The NBA commissioner said on Oct. 8 that he would not censor players or team owners, after the league was hit with a firestorm of criticism over its initial disavowal of a tweet by the Houston Rockets’ manager backing the Hong Kong protests.
Houston Rockets general manager Daryl Morey tweeted a photo on Oct. 4 in support of the protests, then later deleted the tweet and apologized to “fans and sponsors” in China.
The NBA initially tried to distance itself from Morey’s comments, publishing a statement on Oct. 6 where it apologized for the “regrettable” tweet.
But on Tuesday, Commissioner Adam Silver defended Morey for expressing his opinions about the protests in Hong Kong.
“The long-held values of the NBA are to support freedom of expression, and certainly freedoms of expression by the NBA community, and in this case Daryl Morey as the General Manager of the Houston Rockets enjoys that right as one of our employees.”
Also on Tuesday, Chinese state broadcaster China Central Television said it would not broadcast NBA preseason games. This includes a game between the Brooklyn Nets and the LA Lakers scheduled for later this week in Shanghai.
The league has worked for years to cultivate the Chinese market and regularly plays exhibition games there.
NBA’s initial statement angered both sides: The league was criticized by some fans and U.S. politicians for kowtowing to Beijing’s censorship, while Chinese netizens condemned NBA for offending national sensibilities.
“The NBA is supposed to be so woke. I mean, they’re so sensitive to everybody else’s rights. They’re so woke. They’re the most woke of all sports industries in America, and it was humiliating what they did. And I think there are going to be severe ramifications,” former White House strategist Steve Bannon told NTD.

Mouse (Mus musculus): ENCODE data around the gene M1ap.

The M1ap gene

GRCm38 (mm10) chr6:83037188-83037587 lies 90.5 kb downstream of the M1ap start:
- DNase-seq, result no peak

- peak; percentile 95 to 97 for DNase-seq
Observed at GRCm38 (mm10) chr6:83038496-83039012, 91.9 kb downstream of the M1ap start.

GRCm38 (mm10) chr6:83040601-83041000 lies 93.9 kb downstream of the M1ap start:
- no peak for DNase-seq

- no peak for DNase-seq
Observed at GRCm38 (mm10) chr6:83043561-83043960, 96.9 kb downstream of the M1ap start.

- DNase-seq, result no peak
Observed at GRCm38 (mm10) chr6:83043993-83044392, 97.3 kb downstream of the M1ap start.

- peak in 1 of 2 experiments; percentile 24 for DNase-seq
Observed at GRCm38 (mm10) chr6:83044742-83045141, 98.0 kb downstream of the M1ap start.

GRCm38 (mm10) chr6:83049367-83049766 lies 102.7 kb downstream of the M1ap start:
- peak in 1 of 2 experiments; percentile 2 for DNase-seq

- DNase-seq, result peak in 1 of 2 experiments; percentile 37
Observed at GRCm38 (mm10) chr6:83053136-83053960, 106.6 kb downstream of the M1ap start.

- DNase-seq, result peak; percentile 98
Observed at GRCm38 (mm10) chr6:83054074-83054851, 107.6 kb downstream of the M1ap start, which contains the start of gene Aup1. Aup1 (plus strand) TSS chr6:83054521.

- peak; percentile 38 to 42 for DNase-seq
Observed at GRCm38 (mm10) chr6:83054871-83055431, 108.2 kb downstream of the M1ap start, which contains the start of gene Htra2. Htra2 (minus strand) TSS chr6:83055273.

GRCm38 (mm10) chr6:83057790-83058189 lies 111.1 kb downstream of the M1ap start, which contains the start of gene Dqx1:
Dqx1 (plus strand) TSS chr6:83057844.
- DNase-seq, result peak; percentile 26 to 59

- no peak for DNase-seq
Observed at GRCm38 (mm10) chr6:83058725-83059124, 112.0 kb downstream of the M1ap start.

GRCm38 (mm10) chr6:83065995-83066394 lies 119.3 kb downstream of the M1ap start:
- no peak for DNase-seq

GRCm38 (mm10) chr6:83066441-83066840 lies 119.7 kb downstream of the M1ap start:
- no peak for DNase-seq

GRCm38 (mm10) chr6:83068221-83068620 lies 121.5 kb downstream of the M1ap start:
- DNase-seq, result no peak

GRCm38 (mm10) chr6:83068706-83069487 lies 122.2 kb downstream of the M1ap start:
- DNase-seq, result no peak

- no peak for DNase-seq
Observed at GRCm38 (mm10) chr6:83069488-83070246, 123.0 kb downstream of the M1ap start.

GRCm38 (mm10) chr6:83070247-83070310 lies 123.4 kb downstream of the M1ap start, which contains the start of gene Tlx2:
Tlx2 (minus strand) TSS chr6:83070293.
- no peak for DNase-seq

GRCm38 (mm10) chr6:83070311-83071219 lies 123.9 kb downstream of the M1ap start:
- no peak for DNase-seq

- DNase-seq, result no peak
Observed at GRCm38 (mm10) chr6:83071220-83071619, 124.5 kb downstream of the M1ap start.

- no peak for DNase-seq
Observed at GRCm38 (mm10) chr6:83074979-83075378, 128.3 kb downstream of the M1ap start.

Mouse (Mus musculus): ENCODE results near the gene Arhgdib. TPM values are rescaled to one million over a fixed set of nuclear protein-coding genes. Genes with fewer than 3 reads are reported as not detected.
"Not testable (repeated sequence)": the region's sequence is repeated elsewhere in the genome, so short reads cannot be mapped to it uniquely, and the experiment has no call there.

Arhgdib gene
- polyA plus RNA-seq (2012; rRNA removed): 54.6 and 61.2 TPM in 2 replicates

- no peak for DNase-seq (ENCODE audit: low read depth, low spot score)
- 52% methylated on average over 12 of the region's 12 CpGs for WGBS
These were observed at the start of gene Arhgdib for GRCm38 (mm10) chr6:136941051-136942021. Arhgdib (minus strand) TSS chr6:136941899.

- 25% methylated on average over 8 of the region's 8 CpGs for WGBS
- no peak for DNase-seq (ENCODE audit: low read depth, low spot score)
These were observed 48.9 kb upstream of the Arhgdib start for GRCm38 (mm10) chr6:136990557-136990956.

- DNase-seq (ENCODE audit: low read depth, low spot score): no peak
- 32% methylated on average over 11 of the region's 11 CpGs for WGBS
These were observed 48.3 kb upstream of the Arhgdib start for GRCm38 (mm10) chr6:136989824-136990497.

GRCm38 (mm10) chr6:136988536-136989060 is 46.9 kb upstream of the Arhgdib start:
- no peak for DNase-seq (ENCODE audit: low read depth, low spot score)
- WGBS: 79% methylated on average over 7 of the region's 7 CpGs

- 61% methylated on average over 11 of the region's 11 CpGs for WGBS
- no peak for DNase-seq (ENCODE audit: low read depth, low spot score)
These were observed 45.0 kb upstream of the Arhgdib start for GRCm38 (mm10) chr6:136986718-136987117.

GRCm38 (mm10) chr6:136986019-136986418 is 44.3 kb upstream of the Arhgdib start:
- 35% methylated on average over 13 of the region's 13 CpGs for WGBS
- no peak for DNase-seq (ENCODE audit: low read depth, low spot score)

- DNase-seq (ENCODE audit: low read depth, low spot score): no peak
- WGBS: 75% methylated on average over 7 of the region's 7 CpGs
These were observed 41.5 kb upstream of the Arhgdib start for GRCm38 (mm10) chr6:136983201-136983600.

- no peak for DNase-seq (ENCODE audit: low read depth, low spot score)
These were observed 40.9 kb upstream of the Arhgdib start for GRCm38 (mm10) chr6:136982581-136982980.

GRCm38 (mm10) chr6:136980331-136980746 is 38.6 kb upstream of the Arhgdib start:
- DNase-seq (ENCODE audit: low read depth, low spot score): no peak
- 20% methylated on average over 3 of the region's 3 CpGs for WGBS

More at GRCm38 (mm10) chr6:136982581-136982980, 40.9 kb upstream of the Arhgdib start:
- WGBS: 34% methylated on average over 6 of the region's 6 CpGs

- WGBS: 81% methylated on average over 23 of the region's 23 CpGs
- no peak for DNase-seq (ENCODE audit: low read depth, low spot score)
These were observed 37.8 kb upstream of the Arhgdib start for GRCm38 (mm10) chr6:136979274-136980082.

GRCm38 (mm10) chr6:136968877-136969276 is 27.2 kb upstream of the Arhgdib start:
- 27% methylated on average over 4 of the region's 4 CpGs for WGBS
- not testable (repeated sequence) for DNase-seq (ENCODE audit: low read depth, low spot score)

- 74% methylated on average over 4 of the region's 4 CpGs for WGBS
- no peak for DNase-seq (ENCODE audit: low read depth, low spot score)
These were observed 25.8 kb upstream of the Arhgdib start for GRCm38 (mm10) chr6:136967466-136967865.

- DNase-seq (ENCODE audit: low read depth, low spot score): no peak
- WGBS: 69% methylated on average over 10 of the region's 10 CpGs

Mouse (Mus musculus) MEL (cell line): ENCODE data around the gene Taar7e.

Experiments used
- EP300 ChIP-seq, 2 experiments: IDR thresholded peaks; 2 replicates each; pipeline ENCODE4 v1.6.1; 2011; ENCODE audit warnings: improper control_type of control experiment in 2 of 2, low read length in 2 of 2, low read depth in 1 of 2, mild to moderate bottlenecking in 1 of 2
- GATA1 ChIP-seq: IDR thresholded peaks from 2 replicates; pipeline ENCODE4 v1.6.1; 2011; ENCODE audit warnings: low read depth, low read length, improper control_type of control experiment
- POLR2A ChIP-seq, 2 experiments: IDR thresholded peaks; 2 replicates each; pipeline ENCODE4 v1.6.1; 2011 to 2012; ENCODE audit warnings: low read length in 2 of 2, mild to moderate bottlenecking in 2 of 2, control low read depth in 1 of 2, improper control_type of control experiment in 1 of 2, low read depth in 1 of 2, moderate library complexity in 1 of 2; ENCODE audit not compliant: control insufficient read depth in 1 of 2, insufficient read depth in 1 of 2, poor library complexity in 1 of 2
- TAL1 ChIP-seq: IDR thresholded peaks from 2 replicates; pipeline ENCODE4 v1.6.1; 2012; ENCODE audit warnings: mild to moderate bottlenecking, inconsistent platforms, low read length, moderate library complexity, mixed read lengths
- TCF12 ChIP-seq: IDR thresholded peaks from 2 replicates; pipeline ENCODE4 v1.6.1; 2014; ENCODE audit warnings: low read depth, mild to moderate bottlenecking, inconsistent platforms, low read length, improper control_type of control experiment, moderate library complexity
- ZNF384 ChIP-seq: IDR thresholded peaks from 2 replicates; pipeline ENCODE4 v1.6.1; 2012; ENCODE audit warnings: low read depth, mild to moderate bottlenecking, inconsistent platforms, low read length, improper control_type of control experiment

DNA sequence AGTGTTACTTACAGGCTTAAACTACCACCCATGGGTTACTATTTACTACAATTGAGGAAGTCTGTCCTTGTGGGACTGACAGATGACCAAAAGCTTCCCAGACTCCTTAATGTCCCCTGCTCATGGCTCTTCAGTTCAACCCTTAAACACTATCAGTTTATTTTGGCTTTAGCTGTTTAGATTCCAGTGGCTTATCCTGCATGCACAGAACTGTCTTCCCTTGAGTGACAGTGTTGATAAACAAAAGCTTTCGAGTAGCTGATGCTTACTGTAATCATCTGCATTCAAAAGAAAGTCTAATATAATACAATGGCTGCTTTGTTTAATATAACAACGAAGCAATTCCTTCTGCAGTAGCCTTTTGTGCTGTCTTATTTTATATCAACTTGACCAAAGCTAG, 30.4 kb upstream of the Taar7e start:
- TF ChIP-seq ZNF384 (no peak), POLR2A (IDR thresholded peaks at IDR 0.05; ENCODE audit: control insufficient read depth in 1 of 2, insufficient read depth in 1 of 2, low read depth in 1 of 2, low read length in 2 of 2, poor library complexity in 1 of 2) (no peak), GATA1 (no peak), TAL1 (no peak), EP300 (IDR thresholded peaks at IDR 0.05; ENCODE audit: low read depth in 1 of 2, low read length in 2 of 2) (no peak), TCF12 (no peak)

Bannon added that history will judge the NBA harshly.
Censure at Home
U.S. and U.K. officials blasted the NBA for prioritizing its economic interests in China.
“China’s trying to silence speech at U.K. universities, media, and now in U.S. sports,” said Tom Tugendhat, chairman of the UK Foreign Affairs Committee.
“As a lifelong Houston Rockets fan, I was proud to see [Daryl Morey] call out the Chinese Communist Party’s repressive treatment of protestors in Hong Kong,” Sen. Ted Cruz (R-Texas) said on Oct. 6. “Now, in pursuit of big [dollars], the NBA is shamefully retreating.”
Sen. Rick Scott (R-Fla.), who recently returned from a trip to Hong Kong and criticized the Hong Kong government for acting as a “pawn” for the Chinese regime, said it was “shameful” to see the NBA “kowtowing to Beijing to protect their bottom line.”
“It’s clear that the NBA is more interested in money than human rights,” he wrote on Twitter.
Scott also released a statement on Oct. 7 requesting a meeting with the NBA commissioner “to discuss the NBA’s involvement in Communist China.”
“Men and women are risking their lives to fight for the same freedom we take advantage of in this country,” he said. “We must all put human rights above profit. And that means standing with Hong Kong.”
Sen. Chuck Schumer (D-N.Y.) similarly called the silencing of Morey “unacceptable”: “No one should implement a gag rule on Americans speaking out for freedom,” he said.
Sen. Josh Hawley (R-Mo.) sent a letter to 30 NBA team owners on Oct. 7 calling on the organization to “reverse course” and cancel all exhibition games in China.
“Remember that some things are more important than money. Remember your responsibility … And for an American organization to help the most brutal of regimes silence dissent in pursuit of profit is appalling,” he wrote in the statement.
Epoch Times reporter Eva Fu contributed to this report.